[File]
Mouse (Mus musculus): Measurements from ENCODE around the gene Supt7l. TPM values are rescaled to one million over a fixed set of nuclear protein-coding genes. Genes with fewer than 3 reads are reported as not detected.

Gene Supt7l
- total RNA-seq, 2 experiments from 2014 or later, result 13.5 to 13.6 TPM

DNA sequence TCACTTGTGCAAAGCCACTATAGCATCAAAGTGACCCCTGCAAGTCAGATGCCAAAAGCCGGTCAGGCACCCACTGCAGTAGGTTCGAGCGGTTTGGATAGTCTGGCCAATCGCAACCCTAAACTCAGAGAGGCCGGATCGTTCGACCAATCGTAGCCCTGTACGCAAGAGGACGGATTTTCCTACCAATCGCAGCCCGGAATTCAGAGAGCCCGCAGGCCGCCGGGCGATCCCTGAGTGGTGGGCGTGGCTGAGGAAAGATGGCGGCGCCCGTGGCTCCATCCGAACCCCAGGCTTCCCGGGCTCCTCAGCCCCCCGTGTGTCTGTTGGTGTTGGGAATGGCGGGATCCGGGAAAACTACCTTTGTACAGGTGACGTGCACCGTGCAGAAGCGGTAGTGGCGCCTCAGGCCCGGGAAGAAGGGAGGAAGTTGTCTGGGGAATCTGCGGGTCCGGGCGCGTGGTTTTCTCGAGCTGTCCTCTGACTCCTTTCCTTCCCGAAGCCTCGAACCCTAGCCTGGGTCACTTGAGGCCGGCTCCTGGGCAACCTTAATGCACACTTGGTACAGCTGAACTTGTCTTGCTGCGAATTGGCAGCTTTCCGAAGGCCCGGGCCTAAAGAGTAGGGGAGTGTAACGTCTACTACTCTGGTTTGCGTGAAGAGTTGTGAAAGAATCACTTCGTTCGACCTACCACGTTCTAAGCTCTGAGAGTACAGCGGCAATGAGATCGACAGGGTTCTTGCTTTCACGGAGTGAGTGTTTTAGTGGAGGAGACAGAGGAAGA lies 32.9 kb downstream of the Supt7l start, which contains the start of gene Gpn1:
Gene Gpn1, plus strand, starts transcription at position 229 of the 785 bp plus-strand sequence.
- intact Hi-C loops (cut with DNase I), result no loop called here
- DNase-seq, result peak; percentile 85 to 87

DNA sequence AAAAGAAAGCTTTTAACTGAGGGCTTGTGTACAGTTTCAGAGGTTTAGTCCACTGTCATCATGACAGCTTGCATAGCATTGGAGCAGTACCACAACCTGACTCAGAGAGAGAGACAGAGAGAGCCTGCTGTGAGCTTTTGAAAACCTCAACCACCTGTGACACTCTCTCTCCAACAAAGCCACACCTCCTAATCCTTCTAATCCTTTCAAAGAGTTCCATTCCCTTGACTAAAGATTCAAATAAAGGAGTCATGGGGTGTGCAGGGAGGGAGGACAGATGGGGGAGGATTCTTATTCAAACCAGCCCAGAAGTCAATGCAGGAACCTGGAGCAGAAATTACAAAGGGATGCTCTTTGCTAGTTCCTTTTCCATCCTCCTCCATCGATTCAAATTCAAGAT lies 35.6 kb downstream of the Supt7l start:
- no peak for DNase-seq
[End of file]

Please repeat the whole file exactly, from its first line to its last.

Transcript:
Mouse (Mus musculus): Measurements from ENCODE around the gene Supt7l. TPM values are rescaled to one million over a fixed set of nuclear protein-coding genes. Genes with fewer than 3 reads are reported as not detected.

Gene Supt7l
- total RNA-seq, 2 experiments from 2014 or later, result 13.5 to 13.6 TPM

DNA sequence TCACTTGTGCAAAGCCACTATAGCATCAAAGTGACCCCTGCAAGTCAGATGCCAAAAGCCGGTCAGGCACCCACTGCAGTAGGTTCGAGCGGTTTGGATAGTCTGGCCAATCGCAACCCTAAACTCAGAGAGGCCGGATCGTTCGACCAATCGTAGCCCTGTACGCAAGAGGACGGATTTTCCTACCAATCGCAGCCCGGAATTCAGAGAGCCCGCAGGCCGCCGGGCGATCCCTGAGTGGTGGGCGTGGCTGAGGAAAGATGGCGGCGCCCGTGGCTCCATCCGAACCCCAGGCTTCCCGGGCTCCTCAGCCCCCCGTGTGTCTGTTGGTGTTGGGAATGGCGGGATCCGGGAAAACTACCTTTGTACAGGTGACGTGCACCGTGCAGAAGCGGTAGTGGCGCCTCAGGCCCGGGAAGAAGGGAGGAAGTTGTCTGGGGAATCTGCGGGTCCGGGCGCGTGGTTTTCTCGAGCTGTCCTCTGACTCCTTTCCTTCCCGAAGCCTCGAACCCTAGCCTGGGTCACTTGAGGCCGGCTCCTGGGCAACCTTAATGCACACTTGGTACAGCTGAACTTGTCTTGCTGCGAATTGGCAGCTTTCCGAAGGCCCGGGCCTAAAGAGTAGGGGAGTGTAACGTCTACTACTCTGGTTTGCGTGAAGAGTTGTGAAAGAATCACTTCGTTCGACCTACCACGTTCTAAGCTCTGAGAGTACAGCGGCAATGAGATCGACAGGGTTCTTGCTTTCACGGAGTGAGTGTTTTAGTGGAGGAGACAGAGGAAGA lies 32.9 kb downstream of the Supt7l start, which contains the start of gene Gpn1:
Gene Gpn1, plus strand, starts transcription at position 229 of the 785 bp plus-strand sequence.
- intact Hi-C loops (cut with DNase I), result no loop called here
- DNase-seq, result peak; percentile 85 to 87

DNA sequence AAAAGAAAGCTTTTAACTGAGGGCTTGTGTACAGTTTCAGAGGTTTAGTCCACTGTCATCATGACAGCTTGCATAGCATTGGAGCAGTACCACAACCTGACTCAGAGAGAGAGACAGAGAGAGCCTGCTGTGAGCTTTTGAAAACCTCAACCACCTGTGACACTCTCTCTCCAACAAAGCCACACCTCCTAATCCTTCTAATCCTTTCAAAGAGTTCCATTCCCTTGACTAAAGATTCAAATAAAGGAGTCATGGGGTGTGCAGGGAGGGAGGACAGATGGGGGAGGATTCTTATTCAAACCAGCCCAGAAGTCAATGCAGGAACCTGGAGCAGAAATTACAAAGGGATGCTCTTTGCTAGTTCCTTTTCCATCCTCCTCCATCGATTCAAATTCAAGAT lies 35.6 kb downstream of the Supt7l start:
- no peak for DNase-seq